On July 30, 2013, Pfizer Inc., one of the world’s largest pharmaceutical companies, announced its finalized agreement to pay $491 million to the U.S. government in order to resolve accusations that the company and one of its subsidiaries defrauded the U.S. healthcare system. Under the settlement, Pfizer will pay $257 million in order to resolve civil allegations that Wyeth Pharmaceuticals Inc., owned by Pfizer, engaged in illegal marketing that led to false claims being brought to Medicare and similar healthcare programs. Pfizer will pay the other $234 million of the settlement in order to cover criminal fines and penalties.
According to allegations in the lawsuit, Wyeth Pharmaceuticals had illegally marketed a transplant drug named Rapamune for uses that had not been approved by the U.S. Food & Drug Administration (FDA). Patients use Rapamune in combination with other drugs following kidney transplants. However, Wyeth’s advertising campaigns advocated the drug for unapproved applications, such as use after liver, lung, heart, pancreas, and islet transplants. According to a U.S. attorney, this type of off-label marketing endangers patients and erodes the population’s confidence in the FDA. In 2002, the FDA required Wyeth to place a “black box warning,” the most stringent type of warning required by the agency, on the Rapamune product label. This warning would advise people of the risks inherent in using Rapamune after liver transplants. One year later, the FDA required a similar type of warning with regard to the use of Rapamune after lung transplants. Nevertheless, claims up to 90% of Wyeth’s Rapamune sales were allegedly for “off-label” uses.
The $491 million settlement resulted from two qui tam lawsuits filed against Wyeth Pharmaceuticals Inc. Under provisions of the False Claims Act, private citizens with knowledge of fraud committed against the government can file a qui tam lawsuit on behalf of the United States. The individual filing the lawsuit is known as the relator or whistleblower. Healthcare whistleblowers, such as the persons who brought the lawsuits against Wyeth, serve an important role in exposing and eradicating healthcare fraud. Many whistleblowers have personal knowledge of deceptive practices because they work for the companies that submit false claims to the Government. By relating their knowledge to the appropriate authorities, these individuals can assure that healthcare programs can achieve their intended benefits to Americans with the greatest need of federal assistance.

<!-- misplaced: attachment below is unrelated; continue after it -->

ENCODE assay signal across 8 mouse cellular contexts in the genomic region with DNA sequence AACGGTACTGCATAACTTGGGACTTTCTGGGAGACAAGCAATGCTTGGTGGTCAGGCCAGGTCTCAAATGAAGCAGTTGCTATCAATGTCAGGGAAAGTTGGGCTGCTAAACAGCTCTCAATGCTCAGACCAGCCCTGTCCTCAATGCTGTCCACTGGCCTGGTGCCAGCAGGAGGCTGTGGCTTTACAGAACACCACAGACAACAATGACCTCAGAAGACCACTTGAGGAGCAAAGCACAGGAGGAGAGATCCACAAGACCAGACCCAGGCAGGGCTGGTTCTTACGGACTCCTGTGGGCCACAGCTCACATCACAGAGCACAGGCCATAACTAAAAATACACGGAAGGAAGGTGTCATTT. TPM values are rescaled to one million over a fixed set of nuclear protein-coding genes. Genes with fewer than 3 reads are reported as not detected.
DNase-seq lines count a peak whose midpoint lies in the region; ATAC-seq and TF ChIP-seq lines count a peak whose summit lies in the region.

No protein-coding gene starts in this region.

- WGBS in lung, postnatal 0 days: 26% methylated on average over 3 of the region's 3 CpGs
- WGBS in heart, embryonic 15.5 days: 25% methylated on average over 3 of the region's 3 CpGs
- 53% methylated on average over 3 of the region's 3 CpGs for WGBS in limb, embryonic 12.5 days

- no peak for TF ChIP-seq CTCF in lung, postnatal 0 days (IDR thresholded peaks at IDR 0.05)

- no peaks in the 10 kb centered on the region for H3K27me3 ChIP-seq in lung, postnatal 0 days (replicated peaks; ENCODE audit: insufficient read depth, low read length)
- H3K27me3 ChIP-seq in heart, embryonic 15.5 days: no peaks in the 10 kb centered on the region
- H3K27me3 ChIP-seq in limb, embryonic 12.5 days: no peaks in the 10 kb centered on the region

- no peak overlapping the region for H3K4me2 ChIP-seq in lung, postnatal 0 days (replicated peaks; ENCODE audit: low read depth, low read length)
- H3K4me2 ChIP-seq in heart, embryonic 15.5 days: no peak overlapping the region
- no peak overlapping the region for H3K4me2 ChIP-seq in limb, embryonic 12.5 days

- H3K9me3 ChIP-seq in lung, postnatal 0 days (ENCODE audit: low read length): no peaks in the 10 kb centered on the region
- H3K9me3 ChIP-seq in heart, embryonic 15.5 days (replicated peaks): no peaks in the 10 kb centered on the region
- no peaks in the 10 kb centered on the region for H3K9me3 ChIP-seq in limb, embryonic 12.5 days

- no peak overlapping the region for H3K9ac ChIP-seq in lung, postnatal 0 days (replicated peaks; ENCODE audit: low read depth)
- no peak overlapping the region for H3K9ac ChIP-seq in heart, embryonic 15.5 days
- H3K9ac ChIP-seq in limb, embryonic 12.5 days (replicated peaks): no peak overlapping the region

In the first case, the False Claims Act whistleblowers were Marlene Sandler and Scott Paris. They jointly filed a lawsuit in Pennsylvania that alleged aspects of off-label marketing. At the time, the Government declined to intervene and the relators commenced to litigate the case on their own. Two years later, a second qui tam whistleblower, Mark Campbell, came forward. Mr. Campbell is a former Wyeth sales representative who worked for the company for twenty years. Throughout the tenure of his employment, he became aware of Wyeth’s off-label marketing practices. After he filed his lawsuit against Wyeth in the U.S. District Court for the Western District of Oklahoma, the Department of Justice intervened in the Sandler and Paris action. The Government then transferred the matter to the Oklahoma court and consolidated the two cases. The three Medicare fraud whistleblowers have aligned their interests and cooperated to help the investigation into Wyeth’s actions.
Because the whistleblowers took on a personal risk in bringing allegations against their employer and they devoted their time in relaying information vital to the case, they will obtain a significant proportion of the settlement. False Claims Act whistleblowers typically receive 15% to 25% of settlements. That means that Ms. Sandler, Mr. Paris, and Mr. Campbell will all potentially receive millions of dollars from Pfizer Inc.
If you have information concerning a potential healthcare fraud case, do not hesitate to take action. When filing your lawsuit, you can benefit from an attorney who will protect your rights to partake in the monetary rewards of a possible settlement. For more information on how to file a qui tam law firm lawsuit, please call (202) 973-0900 or fill out a Confidential Case Evaluation form.